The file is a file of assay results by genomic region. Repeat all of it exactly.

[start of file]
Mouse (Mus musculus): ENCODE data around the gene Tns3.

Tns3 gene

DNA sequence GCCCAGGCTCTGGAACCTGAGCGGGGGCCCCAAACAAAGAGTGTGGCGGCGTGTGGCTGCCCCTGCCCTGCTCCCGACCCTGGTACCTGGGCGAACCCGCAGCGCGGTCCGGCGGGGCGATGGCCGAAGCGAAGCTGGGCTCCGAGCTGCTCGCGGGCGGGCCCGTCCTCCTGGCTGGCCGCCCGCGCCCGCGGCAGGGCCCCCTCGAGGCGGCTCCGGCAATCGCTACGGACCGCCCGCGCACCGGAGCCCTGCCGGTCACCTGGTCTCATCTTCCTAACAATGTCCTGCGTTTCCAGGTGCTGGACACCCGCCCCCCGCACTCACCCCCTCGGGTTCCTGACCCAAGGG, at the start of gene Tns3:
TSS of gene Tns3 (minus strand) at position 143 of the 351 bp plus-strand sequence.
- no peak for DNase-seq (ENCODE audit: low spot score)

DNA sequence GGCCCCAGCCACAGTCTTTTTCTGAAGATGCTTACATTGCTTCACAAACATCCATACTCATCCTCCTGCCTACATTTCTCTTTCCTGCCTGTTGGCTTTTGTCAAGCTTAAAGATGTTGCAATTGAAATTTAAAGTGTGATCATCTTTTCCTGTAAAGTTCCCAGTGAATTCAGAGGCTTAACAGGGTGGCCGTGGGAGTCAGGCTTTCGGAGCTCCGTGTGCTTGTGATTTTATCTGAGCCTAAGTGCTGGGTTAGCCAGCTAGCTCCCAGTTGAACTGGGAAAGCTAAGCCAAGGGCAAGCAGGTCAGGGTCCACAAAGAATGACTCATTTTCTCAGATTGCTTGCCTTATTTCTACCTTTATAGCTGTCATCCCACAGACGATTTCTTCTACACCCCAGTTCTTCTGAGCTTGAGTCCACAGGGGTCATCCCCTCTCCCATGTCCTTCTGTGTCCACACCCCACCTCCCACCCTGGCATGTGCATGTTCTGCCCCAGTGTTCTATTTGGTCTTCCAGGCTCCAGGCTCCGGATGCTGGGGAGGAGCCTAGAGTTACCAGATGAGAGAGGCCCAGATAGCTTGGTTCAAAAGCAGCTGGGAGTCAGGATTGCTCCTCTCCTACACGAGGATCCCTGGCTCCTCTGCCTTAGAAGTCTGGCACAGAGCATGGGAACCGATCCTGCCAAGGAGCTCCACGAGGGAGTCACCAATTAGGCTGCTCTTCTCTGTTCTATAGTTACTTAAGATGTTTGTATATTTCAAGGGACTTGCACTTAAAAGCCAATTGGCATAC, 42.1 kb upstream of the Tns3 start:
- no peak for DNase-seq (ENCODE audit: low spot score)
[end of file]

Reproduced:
Mouse (Mus musculus): ENCODE data around the gene Tns3.

Tns3 gene

DNA sequence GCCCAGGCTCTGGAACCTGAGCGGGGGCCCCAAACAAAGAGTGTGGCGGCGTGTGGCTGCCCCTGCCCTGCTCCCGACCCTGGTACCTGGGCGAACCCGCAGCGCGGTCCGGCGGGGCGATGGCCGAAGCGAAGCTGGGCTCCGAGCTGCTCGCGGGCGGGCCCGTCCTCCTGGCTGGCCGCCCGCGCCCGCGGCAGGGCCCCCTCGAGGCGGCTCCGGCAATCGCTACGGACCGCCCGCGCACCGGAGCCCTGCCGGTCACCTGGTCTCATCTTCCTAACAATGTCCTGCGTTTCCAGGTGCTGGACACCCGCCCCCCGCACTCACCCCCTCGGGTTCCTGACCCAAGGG, at the start of gene Tns3:
TSS of gene Tns3 (minus strand) at position 143 of the 351 bp plus-strand sequence.
- no peak for DNase-seq (ENCODE audit: low spot score)

DNA sequence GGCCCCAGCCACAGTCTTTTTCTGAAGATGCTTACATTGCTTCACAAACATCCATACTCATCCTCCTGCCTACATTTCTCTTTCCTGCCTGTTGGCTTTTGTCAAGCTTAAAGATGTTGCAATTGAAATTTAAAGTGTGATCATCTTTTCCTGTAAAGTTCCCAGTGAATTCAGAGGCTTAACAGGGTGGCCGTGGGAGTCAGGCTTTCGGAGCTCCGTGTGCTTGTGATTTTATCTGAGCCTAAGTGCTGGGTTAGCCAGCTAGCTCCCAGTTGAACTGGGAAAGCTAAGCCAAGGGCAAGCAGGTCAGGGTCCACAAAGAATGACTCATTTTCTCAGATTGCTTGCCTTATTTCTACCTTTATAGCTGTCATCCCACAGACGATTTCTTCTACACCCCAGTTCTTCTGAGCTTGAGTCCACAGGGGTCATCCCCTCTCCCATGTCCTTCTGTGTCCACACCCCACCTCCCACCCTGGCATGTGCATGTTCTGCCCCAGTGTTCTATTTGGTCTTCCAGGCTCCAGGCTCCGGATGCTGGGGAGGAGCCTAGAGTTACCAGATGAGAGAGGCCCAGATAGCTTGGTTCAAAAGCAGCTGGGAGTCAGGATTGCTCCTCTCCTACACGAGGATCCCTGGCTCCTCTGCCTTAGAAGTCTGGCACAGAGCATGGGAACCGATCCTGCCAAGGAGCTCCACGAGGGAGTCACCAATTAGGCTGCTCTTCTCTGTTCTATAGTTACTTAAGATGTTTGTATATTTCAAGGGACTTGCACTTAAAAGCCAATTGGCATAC, 42.1 kb upstream of the Tns3 start:
- no peak for DNase-seq (ENCODE audit: low spot score)